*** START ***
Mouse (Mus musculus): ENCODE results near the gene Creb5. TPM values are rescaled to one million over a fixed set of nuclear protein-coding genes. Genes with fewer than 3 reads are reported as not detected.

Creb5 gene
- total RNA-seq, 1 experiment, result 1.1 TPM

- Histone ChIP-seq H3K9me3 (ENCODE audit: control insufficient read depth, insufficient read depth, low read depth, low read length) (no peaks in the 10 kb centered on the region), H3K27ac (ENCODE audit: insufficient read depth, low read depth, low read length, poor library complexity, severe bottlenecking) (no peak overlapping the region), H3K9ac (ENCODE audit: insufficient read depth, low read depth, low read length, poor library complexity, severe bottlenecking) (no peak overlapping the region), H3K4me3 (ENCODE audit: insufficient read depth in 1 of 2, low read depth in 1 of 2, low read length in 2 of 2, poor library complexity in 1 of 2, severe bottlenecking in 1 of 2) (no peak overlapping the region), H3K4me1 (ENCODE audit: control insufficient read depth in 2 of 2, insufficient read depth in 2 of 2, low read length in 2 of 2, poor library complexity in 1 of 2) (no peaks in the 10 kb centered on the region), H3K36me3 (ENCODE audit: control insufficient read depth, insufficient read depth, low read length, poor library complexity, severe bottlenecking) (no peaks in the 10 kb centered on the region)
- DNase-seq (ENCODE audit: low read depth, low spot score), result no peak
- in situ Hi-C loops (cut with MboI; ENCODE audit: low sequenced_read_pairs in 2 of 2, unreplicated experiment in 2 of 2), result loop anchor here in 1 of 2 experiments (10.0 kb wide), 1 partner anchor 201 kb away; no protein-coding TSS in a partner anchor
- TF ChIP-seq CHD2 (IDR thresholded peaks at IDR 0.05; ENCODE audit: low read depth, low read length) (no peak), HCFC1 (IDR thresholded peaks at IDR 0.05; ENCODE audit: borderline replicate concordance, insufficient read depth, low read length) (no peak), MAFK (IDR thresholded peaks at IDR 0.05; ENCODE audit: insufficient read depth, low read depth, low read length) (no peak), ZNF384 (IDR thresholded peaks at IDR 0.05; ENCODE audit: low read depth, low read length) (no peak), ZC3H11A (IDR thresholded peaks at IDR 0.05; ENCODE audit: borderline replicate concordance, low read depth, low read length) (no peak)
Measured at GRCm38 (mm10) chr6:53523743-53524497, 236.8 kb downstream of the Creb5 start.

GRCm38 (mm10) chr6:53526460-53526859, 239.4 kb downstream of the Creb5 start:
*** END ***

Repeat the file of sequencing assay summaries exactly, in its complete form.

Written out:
Mouse (Mus musculus): ENCODE results near the gene Creb5. TPM values are rescaled to one million over a fixed set of nuclear protein-coding genes. Genes with fewer than 3 reads are reported as not detected.

Creb5 gene
- total RNA-seq, 1 experiment, result 1.1 TPM

- Histone ChIP-seq H3K9me3 (ENCODE audit: control insufficient read depth, insufficient read depth, low read depth, low read length) (no peaks in the 10 kb centered on the region), H3K27ac (ENCODE audit: insufficient read depth, low read depth, low read length, poor library complexity, severe bottlenecking) (no peak overlapping the region), H3K9ac (ENCODE audit: insufficient read depth, low read depth, low read length, poor library complexity, severe bottlenecking) (no peak overlapping the region), H3K4me3 (ENCODE audit: insufficient read depth in 1 of 2, low read depth in 1 of 2, low read length in 2 of 2, poor library complexity in 1 of 2, severe bottlenecking in 1 of 2) (no peak overlapping the region), H3K4me1 (ENCODE audit: control insufficient read depth in 2 of 2, insufficient read depth in 2 of 2, low read length in 2 of 2, poor library complexity in 1 of 2) (no peaks in the 10 kb centered on the region), H3K36me3 (ENCODE audit: control insufficient read depth, insufficient read depth, low read length, poor library complexity, severe bottlenecking) (no peaks in the 10 kb centered on the region)
- DNase-seq (ENCODE audit: low read depth, low spot score), result no peak
- in situ Hi-C loops (cut with MboI; ENCODE audit: low sequenced_read_pairs in 2 of 2, unreplicated experiment in 2 of 2), result loop anchor here in 1 of 2 experiments (10.0 kb wide), 1 partner anchor 201 kb away; no protein-coding TSS in a partner anchor
- TF ChIP-seq CHD2 (IDR thresholded peaks at IDR 0.05; ENCODE audit: low read depth, low read length) (no peak), HCFC1 (IDR thresholded peaks at IDR 0.05; ENCODE audit: borderline replicate concordance, insufficient read depth, low read length) (no peak), MAFK (IDR thresholded peaks at IDR 0.05; ENCODE audit: insufficient read depth, low read depth, low read length) (no peak), ZNF384 (IDR thresholded peaks at IDR 0.05; ENCODE audit: low read depth, low read length) (no peak), ZC3H11A (IDR thresholded peaks at IDR 0.05; ENCODE audit: borderline replicate concordance, low read depth, low read length) (no peak)
Measured at GRCm38 (mm10) chr6:53523743-53524497, 236.8 kb downstream of the Creb5 start.

GRCm38 (mm10) chr6:53526460-53526859, 239.4 kb downstream of the Creb5 start: